This identity requirement is achieved via MSIX packaging.

If you are already using MSIX packaging for packaging and installation, there are no further requirements.

If you have an unpackaged app, there are additional steps required to obtain the application identity. You can either migrate your installation to full MSIX, or you can use the simplified Sparse Packaging and External Location feature of MSIX. Sparse Packaging with External Location was designed to let existing app installations gain the benefit of app identity without requiring a full conversion of the setup/install to MSIX. It is a new step in your setup/installation that uses tools to create an MSIX package to represent the app you are installing.

You must define an AppXManifest.xml packaging manifest that describes your installation. The MSIX package is created with the MakeAppXPackage tool. At install time, you install the MSIX package using a Package Manager API that specifies the location of your installed executable. For convenience, the add-appxpackage PowerShell script wraps this API behavior as well. Alternatively, AddPackageByUriAsync can be used at install time to install the MSIX package.

For unpackaged app installations, there is also a side-by-side application manifest requirement for your executable.

See the Deployment overview for a more in-depth explanation of packaged and unpackaged apps.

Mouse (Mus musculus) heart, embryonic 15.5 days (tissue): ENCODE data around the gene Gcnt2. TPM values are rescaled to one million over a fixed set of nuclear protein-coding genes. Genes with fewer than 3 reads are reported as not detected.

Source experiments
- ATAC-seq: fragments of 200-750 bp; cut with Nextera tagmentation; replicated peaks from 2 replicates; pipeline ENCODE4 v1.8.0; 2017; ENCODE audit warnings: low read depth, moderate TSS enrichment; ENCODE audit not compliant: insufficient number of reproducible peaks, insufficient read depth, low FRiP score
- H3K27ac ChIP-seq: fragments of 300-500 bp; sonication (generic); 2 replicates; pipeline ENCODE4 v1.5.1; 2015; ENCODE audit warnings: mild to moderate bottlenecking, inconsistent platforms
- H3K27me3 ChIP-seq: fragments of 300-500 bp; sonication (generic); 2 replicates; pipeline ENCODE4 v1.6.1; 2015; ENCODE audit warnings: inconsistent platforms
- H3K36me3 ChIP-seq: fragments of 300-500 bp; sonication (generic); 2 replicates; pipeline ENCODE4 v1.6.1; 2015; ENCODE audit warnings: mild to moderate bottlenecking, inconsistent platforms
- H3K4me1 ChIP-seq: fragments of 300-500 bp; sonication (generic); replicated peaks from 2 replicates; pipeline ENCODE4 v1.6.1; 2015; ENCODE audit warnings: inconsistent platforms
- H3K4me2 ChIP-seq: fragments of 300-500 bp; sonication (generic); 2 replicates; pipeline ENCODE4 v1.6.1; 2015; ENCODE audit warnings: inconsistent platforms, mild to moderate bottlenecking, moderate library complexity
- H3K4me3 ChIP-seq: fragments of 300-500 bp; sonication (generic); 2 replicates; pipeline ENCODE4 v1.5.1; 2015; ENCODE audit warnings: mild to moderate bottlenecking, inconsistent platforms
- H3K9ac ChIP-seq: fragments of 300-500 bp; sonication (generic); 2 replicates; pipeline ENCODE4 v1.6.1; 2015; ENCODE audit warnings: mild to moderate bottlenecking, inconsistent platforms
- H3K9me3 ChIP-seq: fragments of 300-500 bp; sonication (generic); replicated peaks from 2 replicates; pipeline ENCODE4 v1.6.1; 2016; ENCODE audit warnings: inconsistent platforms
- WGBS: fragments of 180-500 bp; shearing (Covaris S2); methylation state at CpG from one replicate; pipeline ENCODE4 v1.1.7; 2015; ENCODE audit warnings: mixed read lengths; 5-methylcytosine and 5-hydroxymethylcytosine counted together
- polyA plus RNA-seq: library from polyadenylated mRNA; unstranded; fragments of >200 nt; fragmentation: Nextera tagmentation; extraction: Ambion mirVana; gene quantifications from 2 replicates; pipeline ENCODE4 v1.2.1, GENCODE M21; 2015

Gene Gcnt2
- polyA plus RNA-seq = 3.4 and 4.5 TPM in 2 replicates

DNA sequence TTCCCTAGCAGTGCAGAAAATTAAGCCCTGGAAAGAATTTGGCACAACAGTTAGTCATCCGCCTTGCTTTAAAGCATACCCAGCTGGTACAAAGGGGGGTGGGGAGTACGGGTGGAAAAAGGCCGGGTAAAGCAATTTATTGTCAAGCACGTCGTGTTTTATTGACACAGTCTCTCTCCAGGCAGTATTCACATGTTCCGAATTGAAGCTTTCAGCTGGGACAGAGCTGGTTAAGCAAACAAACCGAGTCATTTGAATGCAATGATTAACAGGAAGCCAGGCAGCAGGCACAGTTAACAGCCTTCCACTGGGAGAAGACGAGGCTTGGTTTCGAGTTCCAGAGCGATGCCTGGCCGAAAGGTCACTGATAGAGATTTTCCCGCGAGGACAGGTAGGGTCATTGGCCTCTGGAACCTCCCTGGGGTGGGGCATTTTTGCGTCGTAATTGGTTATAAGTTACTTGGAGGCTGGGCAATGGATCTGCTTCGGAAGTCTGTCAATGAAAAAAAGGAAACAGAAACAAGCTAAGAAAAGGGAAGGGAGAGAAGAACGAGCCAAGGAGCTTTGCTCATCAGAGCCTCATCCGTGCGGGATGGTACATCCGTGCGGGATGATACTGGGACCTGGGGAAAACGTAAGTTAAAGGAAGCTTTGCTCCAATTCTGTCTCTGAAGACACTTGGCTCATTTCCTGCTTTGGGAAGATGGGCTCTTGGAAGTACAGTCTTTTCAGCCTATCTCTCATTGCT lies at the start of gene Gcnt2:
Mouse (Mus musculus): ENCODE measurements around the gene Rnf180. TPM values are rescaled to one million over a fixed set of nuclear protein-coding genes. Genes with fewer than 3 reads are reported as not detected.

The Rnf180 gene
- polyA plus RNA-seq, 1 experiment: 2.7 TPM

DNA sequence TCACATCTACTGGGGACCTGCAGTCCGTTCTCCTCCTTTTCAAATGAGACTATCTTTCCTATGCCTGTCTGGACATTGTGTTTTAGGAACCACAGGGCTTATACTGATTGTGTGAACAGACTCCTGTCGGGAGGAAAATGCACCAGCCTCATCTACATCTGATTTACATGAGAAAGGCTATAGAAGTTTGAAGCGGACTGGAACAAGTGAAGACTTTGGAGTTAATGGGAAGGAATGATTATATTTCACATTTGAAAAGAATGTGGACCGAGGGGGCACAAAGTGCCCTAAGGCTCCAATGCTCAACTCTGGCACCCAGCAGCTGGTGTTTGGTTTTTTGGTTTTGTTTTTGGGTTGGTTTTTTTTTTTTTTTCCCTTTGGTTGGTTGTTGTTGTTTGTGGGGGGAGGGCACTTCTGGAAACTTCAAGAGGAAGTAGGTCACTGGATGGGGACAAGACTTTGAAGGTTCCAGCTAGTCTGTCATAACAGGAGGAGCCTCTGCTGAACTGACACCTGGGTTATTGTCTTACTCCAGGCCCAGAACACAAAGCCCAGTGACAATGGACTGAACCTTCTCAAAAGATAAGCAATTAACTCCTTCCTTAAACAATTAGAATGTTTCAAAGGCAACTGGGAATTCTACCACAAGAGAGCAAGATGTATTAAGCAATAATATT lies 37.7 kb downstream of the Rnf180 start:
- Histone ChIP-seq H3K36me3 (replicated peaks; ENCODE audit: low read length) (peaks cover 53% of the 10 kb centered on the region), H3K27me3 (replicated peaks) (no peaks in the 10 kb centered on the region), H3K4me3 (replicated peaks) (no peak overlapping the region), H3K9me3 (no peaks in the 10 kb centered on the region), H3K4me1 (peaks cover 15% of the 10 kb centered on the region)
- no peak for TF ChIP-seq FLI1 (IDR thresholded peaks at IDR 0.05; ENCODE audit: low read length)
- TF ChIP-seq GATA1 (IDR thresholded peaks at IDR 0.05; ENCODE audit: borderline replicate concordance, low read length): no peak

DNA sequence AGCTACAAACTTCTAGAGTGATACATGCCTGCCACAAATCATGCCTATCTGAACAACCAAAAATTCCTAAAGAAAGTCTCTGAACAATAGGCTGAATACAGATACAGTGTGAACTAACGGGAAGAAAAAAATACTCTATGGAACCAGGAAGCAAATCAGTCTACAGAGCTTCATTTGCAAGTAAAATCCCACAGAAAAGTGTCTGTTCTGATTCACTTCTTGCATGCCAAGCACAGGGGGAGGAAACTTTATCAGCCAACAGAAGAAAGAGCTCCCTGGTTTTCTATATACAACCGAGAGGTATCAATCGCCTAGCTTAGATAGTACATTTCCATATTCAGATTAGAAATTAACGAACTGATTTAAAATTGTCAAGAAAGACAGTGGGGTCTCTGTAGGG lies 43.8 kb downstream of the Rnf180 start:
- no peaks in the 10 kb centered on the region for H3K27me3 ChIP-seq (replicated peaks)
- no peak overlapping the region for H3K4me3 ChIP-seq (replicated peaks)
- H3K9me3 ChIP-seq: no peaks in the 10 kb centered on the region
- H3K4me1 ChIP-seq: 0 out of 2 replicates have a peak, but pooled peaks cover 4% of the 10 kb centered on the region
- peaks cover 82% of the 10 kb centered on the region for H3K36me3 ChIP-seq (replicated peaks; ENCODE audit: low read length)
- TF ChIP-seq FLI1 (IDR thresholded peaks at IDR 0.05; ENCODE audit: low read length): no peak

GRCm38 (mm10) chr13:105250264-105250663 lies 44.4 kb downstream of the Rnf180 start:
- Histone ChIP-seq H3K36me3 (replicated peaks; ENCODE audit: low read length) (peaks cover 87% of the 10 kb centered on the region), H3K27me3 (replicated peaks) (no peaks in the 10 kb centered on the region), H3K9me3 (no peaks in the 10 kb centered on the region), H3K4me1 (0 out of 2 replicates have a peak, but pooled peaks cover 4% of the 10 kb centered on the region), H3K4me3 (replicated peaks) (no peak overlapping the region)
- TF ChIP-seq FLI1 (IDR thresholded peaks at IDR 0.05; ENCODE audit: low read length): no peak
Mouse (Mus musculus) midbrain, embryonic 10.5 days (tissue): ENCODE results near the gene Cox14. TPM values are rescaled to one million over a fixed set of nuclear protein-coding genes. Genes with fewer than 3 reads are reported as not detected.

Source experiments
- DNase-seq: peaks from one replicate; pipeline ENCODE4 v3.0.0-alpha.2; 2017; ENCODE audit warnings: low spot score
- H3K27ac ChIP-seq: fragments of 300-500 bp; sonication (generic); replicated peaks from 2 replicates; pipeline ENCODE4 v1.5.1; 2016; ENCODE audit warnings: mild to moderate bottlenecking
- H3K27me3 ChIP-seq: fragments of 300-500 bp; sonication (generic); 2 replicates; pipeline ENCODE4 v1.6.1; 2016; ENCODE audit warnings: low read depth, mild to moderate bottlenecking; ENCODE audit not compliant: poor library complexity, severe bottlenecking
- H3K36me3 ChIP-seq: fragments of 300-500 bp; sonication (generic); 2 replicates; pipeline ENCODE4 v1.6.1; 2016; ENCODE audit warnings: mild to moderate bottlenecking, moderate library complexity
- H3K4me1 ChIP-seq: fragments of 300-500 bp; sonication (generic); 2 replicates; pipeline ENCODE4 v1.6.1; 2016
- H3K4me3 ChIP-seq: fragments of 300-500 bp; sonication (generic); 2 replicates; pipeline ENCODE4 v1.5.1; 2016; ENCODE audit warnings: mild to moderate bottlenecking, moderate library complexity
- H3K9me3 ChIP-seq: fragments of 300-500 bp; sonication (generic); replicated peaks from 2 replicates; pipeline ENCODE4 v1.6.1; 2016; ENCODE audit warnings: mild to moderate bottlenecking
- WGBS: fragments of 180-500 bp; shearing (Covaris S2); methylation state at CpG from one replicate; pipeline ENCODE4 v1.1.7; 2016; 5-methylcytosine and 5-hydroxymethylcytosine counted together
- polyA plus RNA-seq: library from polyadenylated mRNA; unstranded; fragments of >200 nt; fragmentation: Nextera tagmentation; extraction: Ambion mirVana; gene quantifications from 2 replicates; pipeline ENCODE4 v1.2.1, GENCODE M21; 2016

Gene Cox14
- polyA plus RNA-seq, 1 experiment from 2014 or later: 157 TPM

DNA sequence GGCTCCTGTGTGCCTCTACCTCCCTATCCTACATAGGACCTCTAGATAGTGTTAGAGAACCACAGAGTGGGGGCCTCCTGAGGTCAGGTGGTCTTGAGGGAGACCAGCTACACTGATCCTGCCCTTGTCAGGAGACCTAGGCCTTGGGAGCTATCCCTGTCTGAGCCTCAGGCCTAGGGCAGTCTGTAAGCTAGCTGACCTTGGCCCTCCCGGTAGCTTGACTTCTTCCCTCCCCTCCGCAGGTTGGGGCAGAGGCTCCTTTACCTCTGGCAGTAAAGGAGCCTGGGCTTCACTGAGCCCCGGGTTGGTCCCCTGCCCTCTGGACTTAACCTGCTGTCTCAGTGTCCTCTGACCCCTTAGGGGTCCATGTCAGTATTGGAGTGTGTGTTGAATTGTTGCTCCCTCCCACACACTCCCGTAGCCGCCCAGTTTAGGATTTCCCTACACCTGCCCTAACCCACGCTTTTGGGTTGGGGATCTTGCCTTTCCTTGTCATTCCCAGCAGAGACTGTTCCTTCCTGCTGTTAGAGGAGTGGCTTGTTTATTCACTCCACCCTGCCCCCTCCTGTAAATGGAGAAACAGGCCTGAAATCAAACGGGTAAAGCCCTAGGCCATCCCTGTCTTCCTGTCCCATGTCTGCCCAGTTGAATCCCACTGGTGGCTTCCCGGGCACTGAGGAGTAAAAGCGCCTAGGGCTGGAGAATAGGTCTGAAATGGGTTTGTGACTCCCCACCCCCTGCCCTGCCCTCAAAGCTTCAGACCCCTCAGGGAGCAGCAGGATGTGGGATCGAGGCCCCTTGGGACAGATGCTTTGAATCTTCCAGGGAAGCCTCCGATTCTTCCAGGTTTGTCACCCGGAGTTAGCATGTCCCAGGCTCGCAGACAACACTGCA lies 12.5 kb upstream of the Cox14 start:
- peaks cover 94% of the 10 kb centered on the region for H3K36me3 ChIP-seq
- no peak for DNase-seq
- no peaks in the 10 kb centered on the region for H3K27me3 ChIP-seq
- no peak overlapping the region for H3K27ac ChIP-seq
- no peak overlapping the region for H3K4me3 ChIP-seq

The following terms and concepts are used to describe various ambient lighting system components.

  • Autonomous Mode

    Defined in the HID spec as a mode where the hardware falls back to default behavior as defined by its firmware. For example, a device might have a preprogrammed visual effect that is the default when the OS is not actively controlling the device or if the user has opted out of OS involvement for the device. The device must respond to the HID command to return from Autonomous mode to ensure smooth interaction with user expectations.

  • Ambient Apps

    Windows.Devices.Lights API consumers that also have package identity and support the required app extension. Ambient apps receive notifications from the AmbientLightingClient. The events inform the app of devices they have access to. In this way, an app could show UI enumerating the connected lighting devices, and grey out the devices that are currently inaccessible due to user policy settings. Ambient Apps utilize the Windows.Devices.Lights APIs to drive effects across available devices.

  • Settings applet

    Stores per device user preferences in the HKEY_CURRENT_USER (HKCU) of the registry. The user can define on a per device basis the prioritized set of ambient apps for the given device. The user can also opt out of dynamic lighting.

  • App Identity

    An app model concept. An app that has an app identity can be identified by the system at runtime.

  • MSIX

    A Microsoft deployment and packaging technology formerly known as APPX.


LampArray sample

Demonstrates how to control RGB lighting of peripheral devices using the Windows.Devices.Lights and Windows.Devices.Lights.Effects APIs.

AutoRGB Sample

Demonstrates how to extract a single, representative color from a desktop screen and use it to illuminate LED lamps on a connected RGB device.

See also